Copyright John Cohen


Bob Dylan was born in Duluth, Minnesota on 24th May 1941. He grew up in the mining town of Hibbing and played in a number of rock and roll bands as a high school student. In 1959 he enrolled at the University of Minneapolis but left after his freshman year.

The Sixties

1961 In January, Dylan moved to New York City where he visited his idol Woody Guthrie in hospital and performed in the folk clubs of Greenwich Village. Following a performance at New York's Gerde's Folk City in September, Dylan received public recognition through a review by critic Robert Shelton in The New York Times. Dylan's talents were brought to the attention of A&R producer John Hammond and in October he signed a contract with Columbia Records.

1962 In March, Dylan released his first album, 'Bob Dylan'.

1963 Dylan's second album, 'The Freewheelin' Bob Dylan', released in May, made his name as a singer and songwriter. He soon became an important figure in the folk movement of Greenwich Village. 'Blowin' in the Wind', which appeared on the album, was released by Peter, Paul and Mary and reached number two on the American music charts in July. In the same month, Dylan performed at the Newport Folk Festival. It was also during 1963 that Dylan became prominent in the civil rights movement, singing at protest rallies with Joan Baez. On 28th August he sang at the March on Washington for Jobs and Freedom, the civil rights rally at which Martin Luther King Jr delivered his famous 'I Have A Dream' speech.

1964 Dylan felt increasingly constrained by the folk and protest movement and his fourth album, 'Another Side of Bob Dylan', released in August 1964, showed a move away from protest songs to ones of a more personal and poetic nature.

1965 Dylan released 'Bringing It All Back Home', which included the use of electric instruments and signified his departure from folk music toward rock and roll. In April, Dylan began a tour of Britain and the hysteria surrounding him was captured in the film documentary, 'Don't Look Back' (1965), directed by the filmmaker D. A. Pennebaker. Dylan's single 'Like a Rolling Stone' was released on 20th July and became his first major hit. Five days later he performed at the Newport Folk Festival, backed by the Paul Butterfield Blues Band, where he showcased his new electric sound and received a mixed response from the audience. In September, Dylan began touring backed by the Hawks - who later become known as The Band.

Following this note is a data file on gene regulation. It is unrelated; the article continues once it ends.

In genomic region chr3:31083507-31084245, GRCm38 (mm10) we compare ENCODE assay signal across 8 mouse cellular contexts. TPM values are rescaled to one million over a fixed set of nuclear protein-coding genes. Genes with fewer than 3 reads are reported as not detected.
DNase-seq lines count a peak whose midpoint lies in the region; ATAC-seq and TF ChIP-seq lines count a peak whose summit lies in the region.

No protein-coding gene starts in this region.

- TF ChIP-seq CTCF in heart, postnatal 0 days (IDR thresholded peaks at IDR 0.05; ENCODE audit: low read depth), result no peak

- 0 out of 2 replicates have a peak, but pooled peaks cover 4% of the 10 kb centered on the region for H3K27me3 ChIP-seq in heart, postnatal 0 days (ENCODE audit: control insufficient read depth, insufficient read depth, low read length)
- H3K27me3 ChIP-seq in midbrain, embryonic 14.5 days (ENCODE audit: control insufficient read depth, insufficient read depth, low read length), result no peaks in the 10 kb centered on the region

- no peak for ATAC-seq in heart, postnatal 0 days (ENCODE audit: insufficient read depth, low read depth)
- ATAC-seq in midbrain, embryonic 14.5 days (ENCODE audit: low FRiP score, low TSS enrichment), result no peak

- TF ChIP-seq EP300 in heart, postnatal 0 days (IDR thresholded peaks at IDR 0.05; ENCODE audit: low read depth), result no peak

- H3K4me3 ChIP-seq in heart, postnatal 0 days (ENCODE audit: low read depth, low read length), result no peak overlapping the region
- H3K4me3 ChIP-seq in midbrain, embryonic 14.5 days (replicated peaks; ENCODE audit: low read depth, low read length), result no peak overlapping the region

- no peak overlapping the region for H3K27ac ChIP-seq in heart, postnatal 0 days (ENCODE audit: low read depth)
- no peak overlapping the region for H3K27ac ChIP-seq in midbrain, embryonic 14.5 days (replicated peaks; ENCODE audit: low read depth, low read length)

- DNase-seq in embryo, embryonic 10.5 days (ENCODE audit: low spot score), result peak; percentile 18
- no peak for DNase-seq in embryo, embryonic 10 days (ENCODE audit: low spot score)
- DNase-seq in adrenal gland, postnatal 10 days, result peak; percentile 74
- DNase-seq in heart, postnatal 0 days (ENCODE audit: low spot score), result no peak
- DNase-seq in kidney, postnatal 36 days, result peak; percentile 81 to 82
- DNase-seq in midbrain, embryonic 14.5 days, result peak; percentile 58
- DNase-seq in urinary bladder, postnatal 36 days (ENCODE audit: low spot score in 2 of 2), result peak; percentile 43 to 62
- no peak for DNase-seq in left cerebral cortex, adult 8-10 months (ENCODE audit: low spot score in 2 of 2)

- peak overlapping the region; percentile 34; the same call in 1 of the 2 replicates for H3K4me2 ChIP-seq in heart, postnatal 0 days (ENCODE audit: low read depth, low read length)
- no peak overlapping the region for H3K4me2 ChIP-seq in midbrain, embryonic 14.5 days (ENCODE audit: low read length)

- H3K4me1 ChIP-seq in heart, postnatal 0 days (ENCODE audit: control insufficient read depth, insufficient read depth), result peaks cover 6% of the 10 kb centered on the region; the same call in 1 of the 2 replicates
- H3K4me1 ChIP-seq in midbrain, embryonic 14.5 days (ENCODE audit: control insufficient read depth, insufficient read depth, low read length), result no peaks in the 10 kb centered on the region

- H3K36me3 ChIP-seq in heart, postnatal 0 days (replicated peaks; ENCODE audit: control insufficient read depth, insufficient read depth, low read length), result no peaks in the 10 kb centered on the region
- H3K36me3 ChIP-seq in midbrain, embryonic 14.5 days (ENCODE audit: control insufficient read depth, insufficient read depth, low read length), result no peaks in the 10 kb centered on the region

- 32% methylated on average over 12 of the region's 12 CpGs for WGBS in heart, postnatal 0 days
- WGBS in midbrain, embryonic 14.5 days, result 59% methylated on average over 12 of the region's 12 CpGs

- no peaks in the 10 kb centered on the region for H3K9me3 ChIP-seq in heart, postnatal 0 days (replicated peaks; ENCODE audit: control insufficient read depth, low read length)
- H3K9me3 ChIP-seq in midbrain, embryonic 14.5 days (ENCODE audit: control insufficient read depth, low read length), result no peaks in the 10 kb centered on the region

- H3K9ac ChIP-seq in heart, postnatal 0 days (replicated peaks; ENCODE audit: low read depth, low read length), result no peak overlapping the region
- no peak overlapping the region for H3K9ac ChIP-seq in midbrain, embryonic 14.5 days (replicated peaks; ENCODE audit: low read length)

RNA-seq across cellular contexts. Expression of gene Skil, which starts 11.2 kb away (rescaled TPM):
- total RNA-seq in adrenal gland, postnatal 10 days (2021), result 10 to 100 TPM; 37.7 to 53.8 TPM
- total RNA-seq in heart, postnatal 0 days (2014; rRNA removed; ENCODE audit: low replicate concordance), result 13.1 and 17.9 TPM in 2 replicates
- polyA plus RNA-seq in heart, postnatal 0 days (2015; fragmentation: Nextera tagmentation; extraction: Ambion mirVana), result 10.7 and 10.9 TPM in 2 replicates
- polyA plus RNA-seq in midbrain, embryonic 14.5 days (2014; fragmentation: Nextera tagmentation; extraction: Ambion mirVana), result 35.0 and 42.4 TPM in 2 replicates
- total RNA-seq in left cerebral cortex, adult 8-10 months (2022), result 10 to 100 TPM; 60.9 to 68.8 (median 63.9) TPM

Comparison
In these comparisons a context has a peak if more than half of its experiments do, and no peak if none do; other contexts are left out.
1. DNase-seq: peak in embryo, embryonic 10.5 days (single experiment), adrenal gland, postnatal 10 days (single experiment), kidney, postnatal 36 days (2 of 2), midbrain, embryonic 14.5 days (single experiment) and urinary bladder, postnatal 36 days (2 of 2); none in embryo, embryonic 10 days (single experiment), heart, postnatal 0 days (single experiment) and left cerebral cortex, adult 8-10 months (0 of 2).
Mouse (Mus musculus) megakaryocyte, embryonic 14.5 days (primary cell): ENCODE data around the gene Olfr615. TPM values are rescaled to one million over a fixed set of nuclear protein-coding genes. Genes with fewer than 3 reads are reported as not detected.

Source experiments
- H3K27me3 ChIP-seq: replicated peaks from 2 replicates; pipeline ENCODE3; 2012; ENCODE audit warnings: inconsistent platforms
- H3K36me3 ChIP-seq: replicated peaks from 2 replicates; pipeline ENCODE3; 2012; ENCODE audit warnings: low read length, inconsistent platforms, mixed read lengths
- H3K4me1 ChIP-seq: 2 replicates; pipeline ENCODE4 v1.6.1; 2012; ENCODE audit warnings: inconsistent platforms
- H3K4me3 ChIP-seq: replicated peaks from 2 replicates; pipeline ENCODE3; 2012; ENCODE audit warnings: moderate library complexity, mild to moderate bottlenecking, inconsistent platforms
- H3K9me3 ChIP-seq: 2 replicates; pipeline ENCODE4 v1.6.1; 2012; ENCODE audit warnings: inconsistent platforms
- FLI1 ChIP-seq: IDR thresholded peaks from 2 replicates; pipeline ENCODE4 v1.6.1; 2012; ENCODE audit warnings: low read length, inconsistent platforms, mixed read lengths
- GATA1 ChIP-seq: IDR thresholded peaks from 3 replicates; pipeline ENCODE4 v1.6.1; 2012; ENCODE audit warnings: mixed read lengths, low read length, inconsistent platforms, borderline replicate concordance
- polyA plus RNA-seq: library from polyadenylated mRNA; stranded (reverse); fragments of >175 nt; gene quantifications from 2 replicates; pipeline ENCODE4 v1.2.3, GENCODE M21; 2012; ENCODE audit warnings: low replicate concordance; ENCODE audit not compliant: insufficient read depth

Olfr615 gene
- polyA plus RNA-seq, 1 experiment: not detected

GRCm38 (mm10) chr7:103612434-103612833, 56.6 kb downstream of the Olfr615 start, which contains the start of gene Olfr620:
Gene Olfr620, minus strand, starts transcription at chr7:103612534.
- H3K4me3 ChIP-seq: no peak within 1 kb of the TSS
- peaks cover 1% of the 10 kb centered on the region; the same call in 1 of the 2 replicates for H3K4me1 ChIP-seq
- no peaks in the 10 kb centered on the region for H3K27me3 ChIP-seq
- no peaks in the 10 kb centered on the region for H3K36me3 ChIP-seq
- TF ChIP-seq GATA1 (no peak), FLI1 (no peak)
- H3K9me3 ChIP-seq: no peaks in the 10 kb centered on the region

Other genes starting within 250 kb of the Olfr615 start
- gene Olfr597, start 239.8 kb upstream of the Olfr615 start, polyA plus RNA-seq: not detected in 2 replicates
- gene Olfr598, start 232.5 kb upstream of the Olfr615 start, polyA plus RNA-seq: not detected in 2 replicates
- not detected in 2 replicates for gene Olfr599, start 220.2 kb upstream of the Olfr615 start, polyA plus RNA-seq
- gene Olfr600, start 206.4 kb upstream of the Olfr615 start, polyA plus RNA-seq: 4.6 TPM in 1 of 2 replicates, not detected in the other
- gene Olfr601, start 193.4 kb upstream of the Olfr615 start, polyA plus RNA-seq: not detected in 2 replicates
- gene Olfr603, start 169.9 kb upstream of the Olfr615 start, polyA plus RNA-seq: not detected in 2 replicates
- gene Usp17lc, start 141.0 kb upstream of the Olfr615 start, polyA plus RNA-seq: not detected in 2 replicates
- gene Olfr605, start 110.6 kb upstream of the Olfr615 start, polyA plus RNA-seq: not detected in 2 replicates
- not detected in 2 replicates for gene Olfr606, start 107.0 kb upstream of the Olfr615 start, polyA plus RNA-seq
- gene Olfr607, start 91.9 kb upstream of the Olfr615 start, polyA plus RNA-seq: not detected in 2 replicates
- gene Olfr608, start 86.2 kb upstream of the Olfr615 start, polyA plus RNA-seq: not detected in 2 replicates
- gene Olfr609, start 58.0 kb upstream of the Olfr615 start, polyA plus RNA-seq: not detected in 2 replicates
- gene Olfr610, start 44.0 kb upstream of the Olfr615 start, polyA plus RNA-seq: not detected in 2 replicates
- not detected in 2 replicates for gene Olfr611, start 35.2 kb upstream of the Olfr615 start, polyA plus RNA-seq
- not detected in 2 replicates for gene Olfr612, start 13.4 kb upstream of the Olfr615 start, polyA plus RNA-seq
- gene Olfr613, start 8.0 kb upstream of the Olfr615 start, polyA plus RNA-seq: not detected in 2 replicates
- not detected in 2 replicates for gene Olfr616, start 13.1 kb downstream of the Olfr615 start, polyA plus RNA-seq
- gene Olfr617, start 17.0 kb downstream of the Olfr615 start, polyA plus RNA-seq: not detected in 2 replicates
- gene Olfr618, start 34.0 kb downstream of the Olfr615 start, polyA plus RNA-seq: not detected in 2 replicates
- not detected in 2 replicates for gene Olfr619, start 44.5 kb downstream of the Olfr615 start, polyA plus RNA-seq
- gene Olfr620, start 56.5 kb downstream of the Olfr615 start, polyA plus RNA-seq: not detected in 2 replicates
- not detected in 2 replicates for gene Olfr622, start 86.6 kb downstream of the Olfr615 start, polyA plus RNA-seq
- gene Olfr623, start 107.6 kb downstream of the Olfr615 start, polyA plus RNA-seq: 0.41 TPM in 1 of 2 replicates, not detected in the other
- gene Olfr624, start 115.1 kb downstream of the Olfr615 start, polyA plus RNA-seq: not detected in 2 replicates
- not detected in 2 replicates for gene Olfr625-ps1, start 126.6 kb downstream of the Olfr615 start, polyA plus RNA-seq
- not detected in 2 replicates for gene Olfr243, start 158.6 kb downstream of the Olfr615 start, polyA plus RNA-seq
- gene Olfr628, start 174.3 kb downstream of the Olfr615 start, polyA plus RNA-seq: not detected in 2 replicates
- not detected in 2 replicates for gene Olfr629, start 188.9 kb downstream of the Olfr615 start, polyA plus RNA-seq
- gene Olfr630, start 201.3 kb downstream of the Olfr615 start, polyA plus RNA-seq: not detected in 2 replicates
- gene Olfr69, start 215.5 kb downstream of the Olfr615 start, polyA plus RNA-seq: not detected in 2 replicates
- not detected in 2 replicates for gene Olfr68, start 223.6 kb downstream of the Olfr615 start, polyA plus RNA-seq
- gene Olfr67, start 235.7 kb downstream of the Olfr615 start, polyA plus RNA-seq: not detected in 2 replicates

1966 In April, Dylan began a tour of Australia and Europe, which culminated in a raucous and notorious confrontation between the singer and fans during a concert at the Manchester Free Trade Hall in Britain. On 29th July near Woodstock, New York, Dylan crashed his motorcycle. Although the extent of his injuries were not known, he disappeared from public view for many months. He would not tour again for eight years.

1967 In spring, The Band moved to Woodstock to be closer to Dylan and he recorded with them in the basement of their house. The tracks produced were widely bootlegged and only legitimately released in 1975 as 'The Basement Tapes'.

1968 On 20th January, Dylan made his first live appearance following the accident with The Band at a memorial concert for Woody Guthrie in New York City.

1969 In May, Dylan appeared on the first episode of Johnny Cash's new television show, singing several songs as duets with Cash. Dylan rejected requests to perform at the 'Woodstock Festival' and instead topped the bill at the 'Isle of Wight Rock Festival' on 31st August.